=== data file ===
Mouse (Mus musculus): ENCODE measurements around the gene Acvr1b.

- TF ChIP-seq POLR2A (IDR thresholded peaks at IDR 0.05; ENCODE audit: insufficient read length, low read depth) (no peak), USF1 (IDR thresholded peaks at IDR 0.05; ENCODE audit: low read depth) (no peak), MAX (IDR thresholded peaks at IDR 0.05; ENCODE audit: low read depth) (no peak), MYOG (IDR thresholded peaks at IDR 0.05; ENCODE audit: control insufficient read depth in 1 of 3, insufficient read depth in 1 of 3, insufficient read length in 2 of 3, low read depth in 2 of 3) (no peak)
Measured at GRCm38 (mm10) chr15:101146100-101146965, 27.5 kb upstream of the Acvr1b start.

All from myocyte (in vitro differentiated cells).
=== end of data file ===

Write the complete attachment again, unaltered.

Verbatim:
Mouse (Mus musculus): ENCODE measurements around the gene Acvr1b.

- TF ChIP-seq POLR2A (IDR thresholded peaks at IDR 0.05; ENCODE audit: insufficient read length, low read depth) (no peak), USF1 (IDR thresholded peaks at IDR 0.05; ENCODE audit: low read depth) (no peak), MAX (IDR thresholded peaks at IDR 0.05; ENCODE audit: low read depth) (no peak), MYOG (IDR thresholded peaks at IDR 0.05; ENCODE audit: control insufficient read depth in 1 of 3, insufficient read depth in 1 of 3, insufficient read length in 2 of 3, low read depth in 2 of 3) (no peak)
Measured at GRCm38 (mm10) chr15:101146100-101146965, 27.5 kb upstream of the Acvr1b start.

All from myocyte (in vitro differentiated cells).